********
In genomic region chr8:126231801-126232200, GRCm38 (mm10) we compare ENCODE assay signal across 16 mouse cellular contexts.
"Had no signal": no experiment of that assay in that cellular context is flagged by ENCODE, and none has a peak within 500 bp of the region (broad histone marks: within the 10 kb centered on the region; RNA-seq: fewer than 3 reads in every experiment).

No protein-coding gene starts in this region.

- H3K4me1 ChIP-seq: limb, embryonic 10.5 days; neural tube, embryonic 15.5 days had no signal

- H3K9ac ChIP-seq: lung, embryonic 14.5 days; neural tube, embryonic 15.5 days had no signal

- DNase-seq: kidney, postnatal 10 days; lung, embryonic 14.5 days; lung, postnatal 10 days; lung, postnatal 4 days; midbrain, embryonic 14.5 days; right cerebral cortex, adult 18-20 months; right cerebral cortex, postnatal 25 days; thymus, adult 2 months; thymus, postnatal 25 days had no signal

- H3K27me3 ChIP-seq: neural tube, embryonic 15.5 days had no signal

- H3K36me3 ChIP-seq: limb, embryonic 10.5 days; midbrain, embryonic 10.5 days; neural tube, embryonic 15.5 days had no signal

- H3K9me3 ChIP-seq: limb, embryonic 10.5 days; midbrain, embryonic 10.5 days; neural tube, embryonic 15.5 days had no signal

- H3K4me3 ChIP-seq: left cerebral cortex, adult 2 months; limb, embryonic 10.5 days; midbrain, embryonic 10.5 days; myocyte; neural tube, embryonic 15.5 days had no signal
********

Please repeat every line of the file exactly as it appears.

In genomic region chr8:126231801-126232200, GRCm38 (mm10) we compare ENCODE assay signal across 16 mouse cellular contexts.
"Had no signal": no experiment of that assay in that cellular context is flagged by ENCODE, and none has a peak within 500 bp of the region (broad histone marks: within the 10 kb centered on the region; RNA-seq: fewer than 3 reads in every experiment).

No protein-coding gene starts in this region.

- H3K4me1 ChIP-seq: limb, embryonic 10.5 days; neural tube, embryonic 15.5 days had no signal

- H3K9ac ChIP-seq: lung, embryonic 14.5 days; neural tube, embryonic 15.5 days had no signal

- DNase-seq: kidney, postnatal 10 days; lung, embryonic 14.5 days; lung, postnatal 10 days; lung, postnatal 4 days; midbrain, embryonic 14.5 days; right cerebral cortex, adult 18-20 months; right cerebral cortex, postnatal 25 days; thymus, adult 2 months; thymus, postnatal 25 days had no signal

- H3K27me3 ChIP-seq: neural tube, embryonic 15.5 days had no signal

- H3K36me3 ChIP-seq: limb, embryonic 10.5 days; midbrain, embryonic 10.5 days; neural tube, embryonic 15.5 days had no signal

- H3K9me3 ChIP-seq: limb, embryonic 10.5 days; midbrain, embryonic 10.5 days; neural tube, embryonic 15.5 days had no signal

- H3K4me3 ChIP-seq: left cerebral cortex, adult 2 months; limb, embryonic 10.5 days; midbrain, embryonic 10.5 days; myocyte; neural tube, embryonic 15.5 days had no signal